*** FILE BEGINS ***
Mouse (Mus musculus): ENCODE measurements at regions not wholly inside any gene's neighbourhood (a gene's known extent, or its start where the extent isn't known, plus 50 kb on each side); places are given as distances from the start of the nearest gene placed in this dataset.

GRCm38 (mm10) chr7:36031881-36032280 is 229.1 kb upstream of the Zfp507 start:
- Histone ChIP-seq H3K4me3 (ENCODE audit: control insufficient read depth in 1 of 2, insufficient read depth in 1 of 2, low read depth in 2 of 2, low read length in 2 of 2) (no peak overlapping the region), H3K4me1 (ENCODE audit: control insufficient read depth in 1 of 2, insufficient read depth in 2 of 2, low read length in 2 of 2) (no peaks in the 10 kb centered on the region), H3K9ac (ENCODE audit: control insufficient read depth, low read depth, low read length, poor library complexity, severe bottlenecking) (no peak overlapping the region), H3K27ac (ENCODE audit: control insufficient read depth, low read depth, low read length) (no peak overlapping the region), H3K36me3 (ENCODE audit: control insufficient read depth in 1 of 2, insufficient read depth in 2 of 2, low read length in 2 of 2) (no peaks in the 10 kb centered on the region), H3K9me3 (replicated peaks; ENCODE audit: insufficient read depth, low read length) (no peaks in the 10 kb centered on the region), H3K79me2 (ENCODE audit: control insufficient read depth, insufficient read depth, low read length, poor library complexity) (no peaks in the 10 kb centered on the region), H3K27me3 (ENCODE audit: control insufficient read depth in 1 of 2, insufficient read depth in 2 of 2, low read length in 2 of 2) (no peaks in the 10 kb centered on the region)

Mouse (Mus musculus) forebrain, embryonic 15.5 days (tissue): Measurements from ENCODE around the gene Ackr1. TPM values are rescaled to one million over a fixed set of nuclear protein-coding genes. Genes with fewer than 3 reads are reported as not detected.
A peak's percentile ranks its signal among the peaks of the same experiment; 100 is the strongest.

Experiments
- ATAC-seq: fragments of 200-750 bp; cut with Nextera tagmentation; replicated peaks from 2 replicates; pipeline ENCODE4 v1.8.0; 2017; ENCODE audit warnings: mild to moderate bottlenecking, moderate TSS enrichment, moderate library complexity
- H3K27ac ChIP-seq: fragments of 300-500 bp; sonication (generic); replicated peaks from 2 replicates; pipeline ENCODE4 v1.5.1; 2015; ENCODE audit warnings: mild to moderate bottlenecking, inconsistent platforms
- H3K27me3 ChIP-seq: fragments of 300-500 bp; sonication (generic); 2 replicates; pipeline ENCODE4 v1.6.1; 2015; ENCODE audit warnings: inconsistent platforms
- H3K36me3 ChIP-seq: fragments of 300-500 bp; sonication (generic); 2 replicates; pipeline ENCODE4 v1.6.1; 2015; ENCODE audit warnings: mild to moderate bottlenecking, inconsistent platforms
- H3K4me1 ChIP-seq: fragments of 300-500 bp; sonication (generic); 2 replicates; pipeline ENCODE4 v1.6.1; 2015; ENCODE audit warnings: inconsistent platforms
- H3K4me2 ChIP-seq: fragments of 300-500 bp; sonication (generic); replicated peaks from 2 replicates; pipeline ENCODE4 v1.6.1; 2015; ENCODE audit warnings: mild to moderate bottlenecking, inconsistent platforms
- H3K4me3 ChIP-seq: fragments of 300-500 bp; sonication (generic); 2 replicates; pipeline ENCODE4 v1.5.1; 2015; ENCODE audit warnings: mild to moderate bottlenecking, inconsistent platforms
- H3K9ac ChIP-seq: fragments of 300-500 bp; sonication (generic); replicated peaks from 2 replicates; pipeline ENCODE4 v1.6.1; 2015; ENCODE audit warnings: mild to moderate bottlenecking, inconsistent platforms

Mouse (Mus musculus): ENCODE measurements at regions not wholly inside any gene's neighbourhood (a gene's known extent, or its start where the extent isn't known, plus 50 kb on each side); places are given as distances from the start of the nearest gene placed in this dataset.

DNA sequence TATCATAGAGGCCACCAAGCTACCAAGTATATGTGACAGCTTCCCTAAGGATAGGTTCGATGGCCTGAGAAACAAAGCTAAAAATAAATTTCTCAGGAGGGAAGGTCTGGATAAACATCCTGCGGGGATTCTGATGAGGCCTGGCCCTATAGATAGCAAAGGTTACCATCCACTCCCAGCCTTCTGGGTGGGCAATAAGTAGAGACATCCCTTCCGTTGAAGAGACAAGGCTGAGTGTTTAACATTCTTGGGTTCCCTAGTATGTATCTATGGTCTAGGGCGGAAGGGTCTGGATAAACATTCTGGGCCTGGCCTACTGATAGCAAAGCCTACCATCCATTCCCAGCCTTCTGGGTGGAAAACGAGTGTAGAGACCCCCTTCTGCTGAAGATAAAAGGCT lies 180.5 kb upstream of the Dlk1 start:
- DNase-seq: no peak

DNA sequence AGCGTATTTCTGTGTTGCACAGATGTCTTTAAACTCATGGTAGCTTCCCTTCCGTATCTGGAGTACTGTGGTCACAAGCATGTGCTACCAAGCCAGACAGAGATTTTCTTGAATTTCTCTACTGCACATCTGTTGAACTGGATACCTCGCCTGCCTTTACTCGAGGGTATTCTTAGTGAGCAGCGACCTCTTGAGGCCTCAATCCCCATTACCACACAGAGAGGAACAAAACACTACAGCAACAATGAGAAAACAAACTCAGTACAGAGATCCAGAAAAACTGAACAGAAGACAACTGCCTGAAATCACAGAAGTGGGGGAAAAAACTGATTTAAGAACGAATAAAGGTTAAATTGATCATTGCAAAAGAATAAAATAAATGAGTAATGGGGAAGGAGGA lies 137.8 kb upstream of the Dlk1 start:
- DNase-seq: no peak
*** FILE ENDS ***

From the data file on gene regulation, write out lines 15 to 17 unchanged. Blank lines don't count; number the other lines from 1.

Mouse (Mus musculus): ENCODE measurements at regions not wholly inside any gene's neighbourhood (a gene's known extent, or its start where the extent isn't known, plus 50 kb on each side); places are given as distances from the start of the nearest gene placed in this dataset.

DNA sequence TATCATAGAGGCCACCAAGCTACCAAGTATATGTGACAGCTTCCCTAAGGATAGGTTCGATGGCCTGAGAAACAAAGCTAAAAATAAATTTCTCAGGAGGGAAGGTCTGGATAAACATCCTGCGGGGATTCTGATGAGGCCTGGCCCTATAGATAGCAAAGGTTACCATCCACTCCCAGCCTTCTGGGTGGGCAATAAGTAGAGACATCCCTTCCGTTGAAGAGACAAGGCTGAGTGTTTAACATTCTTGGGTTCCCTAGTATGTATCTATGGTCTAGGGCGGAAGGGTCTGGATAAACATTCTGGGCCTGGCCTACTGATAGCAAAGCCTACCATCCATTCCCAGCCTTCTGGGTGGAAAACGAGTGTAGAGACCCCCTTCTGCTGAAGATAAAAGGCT lies 180.5 kb upstream of the Dlk1 start:
- DNase-seq: no peak